Richard Maun – Zero Budgeting

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Zero Budgeting

1 April 2018

I’ve noticed that if I have £10 in my wallet I’m tempted to spend £10 and if I have nothing, I spend nothing.

It feeks like now I have the cash with me it would be a shame not to spend it. Obviously I put the money in my wallet with the aim of spending it, so now I’ve found something interesting to buy (probably a big baguette and a piece of cake from a tempting deli) I’m going to buy it.

If, on examining my wallet, I find it to be cashless, I often remember that I have bread at home and I can wait for a while before eating. I think more objectively about my purchasing decision.

I like cash. It’s evidence that hard work pays off. Profits in your hand!

Plastic cards have their uses, but a tap-and-go world seems to lack the sense of connection that we get with cash.

And as they say in business …cash is king!

Which leads me to think about budgets. Carrying cash, before cards came on the scene, meant you had to think about how much you were going to spend and if you ran out of cash, that was the end of your shopping trip.

We learned to budget. We learned that we couldn’t over spend.

In business though people often make the mistake of over spending. They don’t mean to, but they end up being caught out by their own budgets.

For example, in the next financial year they forecast an increase in sales. This will generate more profit, so they budget for higher overheads. Maybe to justify the purchase of a shiny new car.

The car is bought before the sales materialise, because once a forecast is set people can be optimistic and assume it’s as good as money in the bank.

And because they have budgeted for a car it’s within their reach now.

When the sales take longer to arrive, or never arrive, their business takes a hit and suddenly the car becomes an expensive and unsupportable luxury. However the lease has been signed so it’s not going back. You’re stuck.

The solution is to employ a zero budget. In this case this means setting a car budget of zero and only signing up to the deal once the money is in the bank.

Parkinson’s law has it that ‘work expands to fill the time available’ and we could suggest a Maun’s law that runs…

‘Expenditure increases to fill the budget set for it.’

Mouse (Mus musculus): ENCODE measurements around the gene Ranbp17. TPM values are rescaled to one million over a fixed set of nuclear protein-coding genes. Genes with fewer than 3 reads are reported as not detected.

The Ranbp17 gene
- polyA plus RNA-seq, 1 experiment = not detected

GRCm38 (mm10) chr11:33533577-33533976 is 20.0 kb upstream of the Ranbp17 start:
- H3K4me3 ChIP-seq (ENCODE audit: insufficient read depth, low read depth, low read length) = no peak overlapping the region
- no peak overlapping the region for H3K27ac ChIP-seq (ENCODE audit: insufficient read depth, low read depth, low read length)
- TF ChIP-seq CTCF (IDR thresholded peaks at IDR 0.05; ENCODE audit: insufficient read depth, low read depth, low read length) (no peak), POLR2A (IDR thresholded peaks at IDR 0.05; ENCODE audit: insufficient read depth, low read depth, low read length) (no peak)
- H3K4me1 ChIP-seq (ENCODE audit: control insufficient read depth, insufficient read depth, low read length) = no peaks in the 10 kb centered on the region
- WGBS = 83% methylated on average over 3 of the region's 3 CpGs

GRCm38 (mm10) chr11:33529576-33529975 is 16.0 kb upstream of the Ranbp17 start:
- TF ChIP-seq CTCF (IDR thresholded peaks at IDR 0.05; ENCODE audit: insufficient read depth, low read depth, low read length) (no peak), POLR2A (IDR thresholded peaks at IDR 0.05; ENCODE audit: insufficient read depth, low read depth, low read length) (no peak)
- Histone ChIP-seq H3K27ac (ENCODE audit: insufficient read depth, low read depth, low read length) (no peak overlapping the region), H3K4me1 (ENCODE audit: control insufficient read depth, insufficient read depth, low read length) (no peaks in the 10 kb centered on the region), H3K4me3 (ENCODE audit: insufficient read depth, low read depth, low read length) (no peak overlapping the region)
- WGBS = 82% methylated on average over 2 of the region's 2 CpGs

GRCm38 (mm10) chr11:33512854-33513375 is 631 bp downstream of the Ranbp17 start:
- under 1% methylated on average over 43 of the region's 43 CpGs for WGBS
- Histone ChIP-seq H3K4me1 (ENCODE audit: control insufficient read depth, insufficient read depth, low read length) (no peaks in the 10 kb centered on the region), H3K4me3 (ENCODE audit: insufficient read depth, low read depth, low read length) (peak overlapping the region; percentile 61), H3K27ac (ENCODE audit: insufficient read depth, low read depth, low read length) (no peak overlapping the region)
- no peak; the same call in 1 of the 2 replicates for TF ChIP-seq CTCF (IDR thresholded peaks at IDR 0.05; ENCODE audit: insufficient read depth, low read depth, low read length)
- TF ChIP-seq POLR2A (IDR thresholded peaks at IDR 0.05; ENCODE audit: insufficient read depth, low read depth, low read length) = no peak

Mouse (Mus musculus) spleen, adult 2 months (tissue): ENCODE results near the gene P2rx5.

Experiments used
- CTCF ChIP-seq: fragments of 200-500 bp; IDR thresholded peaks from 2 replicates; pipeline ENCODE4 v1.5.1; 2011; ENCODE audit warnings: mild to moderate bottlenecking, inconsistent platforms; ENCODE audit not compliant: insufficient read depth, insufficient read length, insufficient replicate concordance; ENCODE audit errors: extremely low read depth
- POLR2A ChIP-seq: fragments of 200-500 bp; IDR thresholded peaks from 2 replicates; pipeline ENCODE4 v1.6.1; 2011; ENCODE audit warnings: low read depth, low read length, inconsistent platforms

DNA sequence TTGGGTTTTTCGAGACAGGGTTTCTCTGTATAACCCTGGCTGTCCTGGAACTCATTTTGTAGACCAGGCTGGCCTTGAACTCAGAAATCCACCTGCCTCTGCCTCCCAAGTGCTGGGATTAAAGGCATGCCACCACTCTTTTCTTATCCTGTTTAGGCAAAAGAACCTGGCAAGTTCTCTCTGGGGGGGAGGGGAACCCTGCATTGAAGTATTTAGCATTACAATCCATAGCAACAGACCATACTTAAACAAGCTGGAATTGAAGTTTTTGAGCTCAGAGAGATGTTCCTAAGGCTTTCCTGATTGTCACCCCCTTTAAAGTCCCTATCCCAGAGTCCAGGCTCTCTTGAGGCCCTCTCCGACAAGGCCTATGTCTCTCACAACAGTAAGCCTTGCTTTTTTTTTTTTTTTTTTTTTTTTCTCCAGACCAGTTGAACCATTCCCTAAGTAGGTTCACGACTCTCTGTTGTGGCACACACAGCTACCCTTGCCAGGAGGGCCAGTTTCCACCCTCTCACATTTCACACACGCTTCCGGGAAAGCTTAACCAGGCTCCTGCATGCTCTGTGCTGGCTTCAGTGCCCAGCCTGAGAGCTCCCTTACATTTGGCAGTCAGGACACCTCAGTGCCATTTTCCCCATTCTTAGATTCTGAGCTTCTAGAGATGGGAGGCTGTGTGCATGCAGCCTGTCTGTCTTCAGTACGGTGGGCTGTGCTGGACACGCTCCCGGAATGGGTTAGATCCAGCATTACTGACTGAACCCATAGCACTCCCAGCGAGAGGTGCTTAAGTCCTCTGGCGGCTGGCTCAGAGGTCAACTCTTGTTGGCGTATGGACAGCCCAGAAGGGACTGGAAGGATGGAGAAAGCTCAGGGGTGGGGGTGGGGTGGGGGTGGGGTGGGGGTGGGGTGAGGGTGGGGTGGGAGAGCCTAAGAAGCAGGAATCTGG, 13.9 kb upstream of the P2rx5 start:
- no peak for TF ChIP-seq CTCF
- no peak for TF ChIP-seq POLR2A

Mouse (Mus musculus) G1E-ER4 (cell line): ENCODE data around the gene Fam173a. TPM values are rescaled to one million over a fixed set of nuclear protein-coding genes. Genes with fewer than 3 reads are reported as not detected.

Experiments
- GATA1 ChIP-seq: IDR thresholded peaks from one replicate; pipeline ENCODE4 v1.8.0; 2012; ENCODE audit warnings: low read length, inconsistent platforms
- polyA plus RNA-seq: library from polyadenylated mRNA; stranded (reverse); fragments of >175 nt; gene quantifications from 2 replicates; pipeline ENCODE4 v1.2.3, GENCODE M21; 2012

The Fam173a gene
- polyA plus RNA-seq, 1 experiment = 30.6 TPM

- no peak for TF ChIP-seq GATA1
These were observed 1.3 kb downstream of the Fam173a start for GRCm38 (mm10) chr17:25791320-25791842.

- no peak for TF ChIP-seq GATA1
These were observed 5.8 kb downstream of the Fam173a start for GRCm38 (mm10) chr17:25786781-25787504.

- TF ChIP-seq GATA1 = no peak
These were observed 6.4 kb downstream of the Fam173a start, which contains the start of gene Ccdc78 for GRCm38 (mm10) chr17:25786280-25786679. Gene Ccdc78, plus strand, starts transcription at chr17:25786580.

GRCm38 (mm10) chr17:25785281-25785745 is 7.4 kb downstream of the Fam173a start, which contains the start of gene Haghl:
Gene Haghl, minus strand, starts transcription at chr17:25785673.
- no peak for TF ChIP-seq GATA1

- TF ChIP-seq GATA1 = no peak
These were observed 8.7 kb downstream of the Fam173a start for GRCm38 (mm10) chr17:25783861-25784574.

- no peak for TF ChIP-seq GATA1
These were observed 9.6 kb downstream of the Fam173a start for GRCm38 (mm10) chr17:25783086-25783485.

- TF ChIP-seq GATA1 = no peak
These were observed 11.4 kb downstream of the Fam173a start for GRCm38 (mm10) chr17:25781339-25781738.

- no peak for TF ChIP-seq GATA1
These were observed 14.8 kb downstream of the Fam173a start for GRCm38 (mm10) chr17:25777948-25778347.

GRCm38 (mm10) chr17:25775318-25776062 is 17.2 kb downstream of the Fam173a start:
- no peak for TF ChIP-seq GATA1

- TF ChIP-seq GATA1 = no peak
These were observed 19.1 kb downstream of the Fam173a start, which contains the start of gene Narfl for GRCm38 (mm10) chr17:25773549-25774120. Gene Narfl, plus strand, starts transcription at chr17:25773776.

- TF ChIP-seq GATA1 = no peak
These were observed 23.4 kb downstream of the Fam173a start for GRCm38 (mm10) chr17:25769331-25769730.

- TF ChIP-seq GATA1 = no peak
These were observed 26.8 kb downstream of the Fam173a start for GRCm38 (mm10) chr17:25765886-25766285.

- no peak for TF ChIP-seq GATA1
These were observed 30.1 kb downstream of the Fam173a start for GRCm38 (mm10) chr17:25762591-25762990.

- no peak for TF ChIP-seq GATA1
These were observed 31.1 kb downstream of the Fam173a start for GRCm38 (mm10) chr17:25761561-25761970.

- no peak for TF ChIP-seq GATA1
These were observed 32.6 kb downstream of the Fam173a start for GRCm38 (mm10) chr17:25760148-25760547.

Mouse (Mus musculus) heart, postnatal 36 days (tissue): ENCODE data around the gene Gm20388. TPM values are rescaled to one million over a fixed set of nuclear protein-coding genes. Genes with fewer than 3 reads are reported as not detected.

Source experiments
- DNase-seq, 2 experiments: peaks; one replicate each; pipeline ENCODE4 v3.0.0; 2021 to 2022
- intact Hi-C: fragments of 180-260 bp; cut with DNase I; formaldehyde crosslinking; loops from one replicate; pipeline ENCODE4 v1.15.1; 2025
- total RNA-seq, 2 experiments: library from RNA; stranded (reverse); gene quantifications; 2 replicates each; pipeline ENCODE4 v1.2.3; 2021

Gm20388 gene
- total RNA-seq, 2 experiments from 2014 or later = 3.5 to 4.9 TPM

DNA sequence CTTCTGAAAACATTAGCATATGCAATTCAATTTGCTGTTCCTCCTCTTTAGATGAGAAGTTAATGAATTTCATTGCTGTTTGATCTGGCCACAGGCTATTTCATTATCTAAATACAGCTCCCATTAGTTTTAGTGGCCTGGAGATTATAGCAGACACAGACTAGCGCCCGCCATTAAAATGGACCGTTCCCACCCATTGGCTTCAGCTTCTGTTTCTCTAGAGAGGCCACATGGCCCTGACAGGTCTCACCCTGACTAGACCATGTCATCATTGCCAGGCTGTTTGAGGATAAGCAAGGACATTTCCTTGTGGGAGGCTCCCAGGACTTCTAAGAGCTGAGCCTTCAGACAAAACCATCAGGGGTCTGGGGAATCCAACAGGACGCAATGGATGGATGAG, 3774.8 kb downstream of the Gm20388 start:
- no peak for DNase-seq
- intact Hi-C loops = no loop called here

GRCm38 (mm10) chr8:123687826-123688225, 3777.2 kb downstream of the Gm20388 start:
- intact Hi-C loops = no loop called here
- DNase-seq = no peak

So if we set a budget of zero we have to justify each purchase and we have to think before we buy.

A zero budget forces us to make sure we are getting good value for each purchase. Whereas a large and optimistic budget can make us lazy and we stop thinking about value-add and just repeat the same old spending patterns.

There will be many things in our business that we have to budget for, such as heat and light and fixed staffing costs. That makes good sense.

However, if we look at more optional costs such as travel, insurance, financial services and marketing then we could zero all of them and start over.

Do we really need that insurance? Are we getting the best deal, or just allowing last year’s premium to roll over into a new year?

Do we really need to spend the same this year on marketing as we did last year?

A fixed budget will generally prompt us to answer ‘yes, let’s carry on’, whereas a zero budget tends to force us to evaluate our future spending on more objective terms.

I’ve recently re-set my budgets for financial services and have started with zero and asked myself what I have to buy and if I am really getting value for money. This has prompted me to look around for new suppliers and to ask existing ones for a discount.

Changing my budgeting approach has generated useful thinking for me and will save me money in the next financial year.

If only I could set a zero budget for cake, then I would be truly on top of things!

So, this week we can all have fun with zeros in our business planning. Money is there to be saved!

Next week: Brand You


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